These are conditional virtues

Thursday, October 22nd, 2020

Bryan Caplan doesn’t expect policies to get too much worse:

The same psychological force that thwarted the masses’ wishes before 2012 continues to shield us. What is that force? For want of a better term, ADHD — Attention Deficit Hyperactivity Disorder. Populist policy preferences go hand-in-hand with intellectual laziness and intellectual impatience. As a result, populist voters fail to hold their leaders’ feet to the proverbial fire — allowing wiser, elitist heads to prevail.

Take protectionism. Keeping imports out of our country is perennially popular. Never mind centuries of economics classes on the wonders of comparative advantage; the masses are convinced that cheap foreign products make us poorer. Given public opinion, then, it’s amazing that trade barriers are as low as they are. What’s particularly striking is that presidential candidates routinely make protectionist noises to curry favor with the masses. Once elected, however, they get convenient amnesia.

Why would vote-seeking politicians show so little follow-through? Because talking about foreign trade, titillating at first, gets old fast. And actually measuring the change in trade barriers bores the masses instantly. As a result, protectionist promises are cheap to break. The masses delight to hear politicians vow to get “tough on China,” but they don’t want to have to think about Chinese imports months after the election, much less monitor their leaders’ concrete efforts to cut China down to size.


Emotionally, I look down on the public’s ADHD. When I get an idea into my head, it stays there until someone (possibly myself) argues me out of it. I’m a puritan. Once convinced something is true, I tenaciously act on it. But I’m the first to admit that these are conditional virtues. If you’ve genuinely figured out the right thing to do, determination and follow-through are wonderful. Otherwise, though, they’re a menace.

Mankind can and should shape up across the board, but it won’t. I’ll bet on it. And since mankind won’t discover a passion for rationality anytime soon, we should be thankful its ADHD isn’t going away either.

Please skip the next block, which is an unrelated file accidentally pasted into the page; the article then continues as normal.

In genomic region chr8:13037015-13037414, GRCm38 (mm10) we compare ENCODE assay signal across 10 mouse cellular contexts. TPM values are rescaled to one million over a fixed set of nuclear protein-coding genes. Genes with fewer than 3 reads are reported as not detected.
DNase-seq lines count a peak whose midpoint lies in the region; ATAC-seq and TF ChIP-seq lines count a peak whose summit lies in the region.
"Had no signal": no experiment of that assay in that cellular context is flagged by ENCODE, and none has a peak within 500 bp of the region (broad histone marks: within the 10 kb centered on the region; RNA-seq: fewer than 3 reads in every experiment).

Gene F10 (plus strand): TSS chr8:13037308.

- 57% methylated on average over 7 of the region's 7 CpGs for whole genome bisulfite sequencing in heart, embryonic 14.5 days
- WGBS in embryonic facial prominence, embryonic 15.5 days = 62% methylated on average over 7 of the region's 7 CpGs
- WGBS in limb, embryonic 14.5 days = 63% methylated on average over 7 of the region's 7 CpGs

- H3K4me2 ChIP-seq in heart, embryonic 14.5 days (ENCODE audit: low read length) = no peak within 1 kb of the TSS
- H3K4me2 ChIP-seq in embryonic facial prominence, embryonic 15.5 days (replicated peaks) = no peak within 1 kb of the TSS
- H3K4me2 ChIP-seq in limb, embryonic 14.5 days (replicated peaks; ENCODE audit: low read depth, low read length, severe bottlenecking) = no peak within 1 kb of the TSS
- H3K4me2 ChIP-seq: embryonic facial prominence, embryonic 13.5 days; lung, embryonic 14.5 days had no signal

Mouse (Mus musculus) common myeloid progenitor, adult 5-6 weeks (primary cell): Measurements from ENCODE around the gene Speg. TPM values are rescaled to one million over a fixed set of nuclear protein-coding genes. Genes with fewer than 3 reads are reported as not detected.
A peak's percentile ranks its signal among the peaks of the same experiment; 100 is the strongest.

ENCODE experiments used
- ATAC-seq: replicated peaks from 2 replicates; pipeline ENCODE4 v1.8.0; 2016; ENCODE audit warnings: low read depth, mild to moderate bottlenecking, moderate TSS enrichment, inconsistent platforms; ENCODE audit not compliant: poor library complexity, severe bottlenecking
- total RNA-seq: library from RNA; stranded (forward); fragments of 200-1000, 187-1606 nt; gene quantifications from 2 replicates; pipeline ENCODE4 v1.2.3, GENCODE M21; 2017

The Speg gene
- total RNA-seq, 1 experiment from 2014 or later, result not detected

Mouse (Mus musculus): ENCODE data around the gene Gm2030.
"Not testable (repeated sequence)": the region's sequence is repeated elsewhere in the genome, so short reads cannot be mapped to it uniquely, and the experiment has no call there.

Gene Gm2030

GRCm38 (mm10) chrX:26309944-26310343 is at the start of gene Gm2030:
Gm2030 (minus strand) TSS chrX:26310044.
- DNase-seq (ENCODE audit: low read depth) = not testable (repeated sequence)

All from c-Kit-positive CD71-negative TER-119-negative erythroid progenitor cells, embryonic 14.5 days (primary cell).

1. McChuck says:

    “Comparative advantage” has been thoroughly debunked for over a century. If a country makes nothing, it can afford nothing. People need useful jobs to make an economy work. Import duties work.

  2. Szopen says:

    Yeah! Absolutely! The best possible example is specialisation of 16-17th century Poland in the grain production, where every domestic industry was destroyed, because everything could be cheaply imported from Netherlands. It did us so much good in the long run!

  3. Albion says:

    I may be missing something but I don’t think I have read anything in a long while where the author is so full of himself. A puritan who argues with himself? Mankind won’t be rational, though he has already pretty much suggested he is? “I tenaciously act on it” he praises himself. Goodness, such a saint.

    I am beginning to think I don’t like Mr Caplan much.

  4. Harry Jones says:

    I’m inclined to be more forgiving of Caplan. He’s just saying out loud things I’ve thought in my darker moments.

    Except I don’t really believe in comparative advantage as much as he seems to. And I’ve mostly outgrown my puritan tendencies.

  5. Bomag says:

    I’ve found hypocrisy plenty heavy among libertarians: “we need a strong, authoritarian central gov’t to implement our free market solutions; those not approving will get camps or beatings until moral improves.”

    Academic libertarian economists like Caplan are the worst, lecturing us from positions maintained by gov’t fiat and subsidy with scant input from markets.

    They’ll even throw math equations at us where they’ve found values that make everything work out! That other numbers exist seems to escape them, including the recently discovered concepts of zero and negative numbers.

  6. Wang Wei Lin says:

    Taiwan is a great recent example of economic success principles. When the Chinese Nationalists fled to Taiwan they built a ‘modern’ economy from scratch by observing two basic fundamentals. A nation should be able to feed itself and make things whether you trade with the world or not. While the US can still feed itself the ability to manufacture all essentials is questionable.

  7. Harry Jones says:

    Taiwan imports an awful lot of its food. Even seafood. And their young people are looking for jobs elsewhere.

    Self sufficiency collapses when the population density exceeds the land’s carrying capacity. It’s a lighter version of the Malthusian trap.

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